Dated at Wellington this 26th day of November 2013.
Head of Primary Regulatory Operations.
Statement of reasons
This notice comes into force on 1 December 2013. The notice is revoked on close of 30 November 2014.
The notice exempts not-for-profit organisations such as community-based recreational clubs, from the statutory supervisor, registered prospectus, and investment statement requirements in respect of offers of participatory securities that give holders a right to use or enjoy assets or other property on the basis of payment of membership subscriptions or other fees.
The notice replaces the exemption for participatory securities in the Securities Act (Charitable and Religious Purposes) Exemption Notice 2003 (the 2003 notice), which expires on 30 November 2013. A sister notice to this notice, the Securities Act (Charity Debt Securities) Exemption Notice 2013, replaces the exemption for debt securities in the 2003 notice.
The Financial Markets Authority, after satisfying itself as to the matters set out in section 70B(2) of the Act, considers that it is appropriate to grant the exemptions because—
interests offered by not-for-profit organisations that allow their members to use and enjoy their assets or other property in exchange for subscriptions or other fees can fall within the definition of participatory security in the Securities Act 1978. However, the interests offered by these organisations are not investment products in the conventional sense. The exemptions facilitate the operation of these not-for-profit organisations in these circumstances by relieving them from unnecessary compliance with the securities law regime:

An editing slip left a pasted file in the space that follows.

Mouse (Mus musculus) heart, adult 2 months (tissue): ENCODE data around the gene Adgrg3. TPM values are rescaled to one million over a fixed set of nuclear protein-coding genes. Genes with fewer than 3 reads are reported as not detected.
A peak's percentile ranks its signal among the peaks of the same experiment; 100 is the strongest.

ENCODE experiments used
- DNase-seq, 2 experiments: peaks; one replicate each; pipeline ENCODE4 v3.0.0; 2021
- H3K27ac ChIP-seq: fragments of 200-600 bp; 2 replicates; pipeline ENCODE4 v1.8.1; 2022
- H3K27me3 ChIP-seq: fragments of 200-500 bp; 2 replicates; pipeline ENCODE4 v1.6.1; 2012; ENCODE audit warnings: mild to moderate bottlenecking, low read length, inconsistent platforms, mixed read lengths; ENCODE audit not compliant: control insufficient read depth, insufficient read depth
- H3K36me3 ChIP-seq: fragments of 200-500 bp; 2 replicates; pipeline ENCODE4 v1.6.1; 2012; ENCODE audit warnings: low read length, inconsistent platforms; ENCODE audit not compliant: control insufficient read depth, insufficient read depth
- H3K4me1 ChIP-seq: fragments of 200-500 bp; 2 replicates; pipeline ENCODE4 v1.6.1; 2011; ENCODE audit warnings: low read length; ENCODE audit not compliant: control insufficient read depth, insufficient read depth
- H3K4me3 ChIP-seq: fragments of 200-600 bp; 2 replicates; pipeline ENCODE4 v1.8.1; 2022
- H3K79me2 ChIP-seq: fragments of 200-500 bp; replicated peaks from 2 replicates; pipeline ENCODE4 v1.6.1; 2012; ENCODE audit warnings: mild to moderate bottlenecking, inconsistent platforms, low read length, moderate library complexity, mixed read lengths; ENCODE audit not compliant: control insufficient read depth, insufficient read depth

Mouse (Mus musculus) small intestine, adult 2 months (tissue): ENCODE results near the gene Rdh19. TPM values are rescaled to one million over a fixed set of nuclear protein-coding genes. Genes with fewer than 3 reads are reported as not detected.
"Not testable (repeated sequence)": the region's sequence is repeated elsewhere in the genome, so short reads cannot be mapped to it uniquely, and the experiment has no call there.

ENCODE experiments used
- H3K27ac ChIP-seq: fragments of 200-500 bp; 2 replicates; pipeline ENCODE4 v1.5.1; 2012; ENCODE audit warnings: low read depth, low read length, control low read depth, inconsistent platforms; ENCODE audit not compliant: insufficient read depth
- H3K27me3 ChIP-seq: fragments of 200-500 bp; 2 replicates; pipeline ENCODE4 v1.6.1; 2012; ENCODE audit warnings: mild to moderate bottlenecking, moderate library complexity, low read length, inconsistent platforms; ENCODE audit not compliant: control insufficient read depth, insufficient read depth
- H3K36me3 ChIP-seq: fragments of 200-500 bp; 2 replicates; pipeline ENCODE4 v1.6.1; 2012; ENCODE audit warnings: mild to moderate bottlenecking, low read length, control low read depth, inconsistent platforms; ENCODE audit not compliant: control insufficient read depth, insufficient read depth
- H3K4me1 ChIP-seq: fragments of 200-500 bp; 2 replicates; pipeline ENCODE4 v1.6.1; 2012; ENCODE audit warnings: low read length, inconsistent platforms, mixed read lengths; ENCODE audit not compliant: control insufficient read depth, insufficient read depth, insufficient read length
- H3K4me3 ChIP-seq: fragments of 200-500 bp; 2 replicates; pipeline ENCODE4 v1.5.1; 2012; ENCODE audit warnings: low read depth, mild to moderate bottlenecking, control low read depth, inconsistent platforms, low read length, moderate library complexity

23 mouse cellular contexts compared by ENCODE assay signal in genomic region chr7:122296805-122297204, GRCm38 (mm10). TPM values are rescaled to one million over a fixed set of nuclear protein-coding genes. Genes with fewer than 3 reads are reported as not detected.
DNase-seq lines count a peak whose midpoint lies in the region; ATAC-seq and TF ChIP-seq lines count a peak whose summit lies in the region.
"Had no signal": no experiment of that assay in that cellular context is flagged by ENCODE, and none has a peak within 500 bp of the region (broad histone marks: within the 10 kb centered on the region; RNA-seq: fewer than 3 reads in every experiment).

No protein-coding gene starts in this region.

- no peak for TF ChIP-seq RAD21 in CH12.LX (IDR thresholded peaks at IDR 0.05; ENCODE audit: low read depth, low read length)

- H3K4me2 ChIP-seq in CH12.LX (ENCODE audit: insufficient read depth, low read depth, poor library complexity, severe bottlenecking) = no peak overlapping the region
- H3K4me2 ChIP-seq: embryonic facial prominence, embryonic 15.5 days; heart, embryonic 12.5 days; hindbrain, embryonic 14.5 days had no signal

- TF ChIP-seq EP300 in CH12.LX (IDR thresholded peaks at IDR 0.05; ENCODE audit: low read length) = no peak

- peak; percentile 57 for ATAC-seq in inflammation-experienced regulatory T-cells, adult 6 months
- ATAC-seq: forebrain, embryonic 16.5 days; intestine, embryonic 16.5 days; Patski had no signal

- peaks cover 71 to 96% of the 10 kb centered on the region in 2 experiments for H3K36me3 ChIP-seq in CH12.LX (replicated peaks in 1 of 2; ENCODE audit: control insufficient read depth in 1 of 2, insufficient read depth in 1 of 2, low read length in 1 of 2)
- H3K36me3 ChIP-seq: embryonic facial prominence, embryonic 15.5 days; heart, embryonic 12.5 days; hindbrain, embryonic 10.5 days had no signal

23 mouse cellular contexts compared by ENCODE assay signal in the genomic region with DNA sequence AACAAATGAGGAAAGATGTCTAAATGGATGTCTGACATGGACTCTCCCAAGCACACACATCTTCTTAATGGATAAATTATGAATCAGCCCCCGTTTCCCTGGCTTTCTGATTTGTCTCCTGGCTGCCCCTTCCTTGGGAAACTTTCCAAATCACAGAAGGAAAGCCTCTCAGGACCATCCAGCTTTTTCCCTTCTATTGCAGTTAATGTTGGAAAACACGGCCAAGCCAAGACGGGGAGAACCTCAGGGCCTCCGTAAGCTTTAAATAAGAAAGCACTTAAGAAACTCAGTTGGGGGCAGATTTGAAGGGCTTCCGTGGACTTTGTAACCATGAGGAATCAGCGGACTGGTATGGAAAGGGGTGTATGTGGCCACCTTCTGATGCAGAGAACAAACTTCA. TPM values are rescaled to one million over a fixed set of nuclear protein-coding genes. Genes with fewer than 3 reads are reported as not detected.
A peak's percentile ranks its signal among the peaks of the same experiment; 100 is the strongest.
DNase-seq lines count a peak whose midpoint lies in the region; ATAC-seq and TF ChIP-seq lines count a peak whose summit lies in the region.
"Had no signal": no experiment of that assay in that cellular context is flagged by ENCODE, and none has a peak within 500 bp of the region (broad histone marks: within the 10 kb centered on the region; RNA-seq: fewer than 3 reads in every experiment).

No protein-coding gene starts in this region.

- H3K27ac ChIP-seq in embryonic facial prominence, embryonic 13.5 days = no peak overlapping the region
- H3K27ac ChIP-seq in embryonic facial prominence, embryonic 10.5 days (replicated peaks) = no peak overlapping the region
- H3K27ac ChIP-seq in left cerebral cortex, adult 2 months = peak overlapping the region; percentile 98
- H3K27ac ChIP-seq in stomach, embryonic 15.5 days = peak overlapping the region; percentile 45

the exemptions are consistent with the long-standing exemptions granted under the 2003 notice and preceding similar exemption notices.
In these circumstances, namely, that the notice applies only to holders of limited interests with limited liability, the Financial Markets Authority considers that the exemptions are not broader than is reasonably necessary to address the matters that gave rise to the exemptions and will not cause significant detriment to subscribers who are members of the public in New Zealand.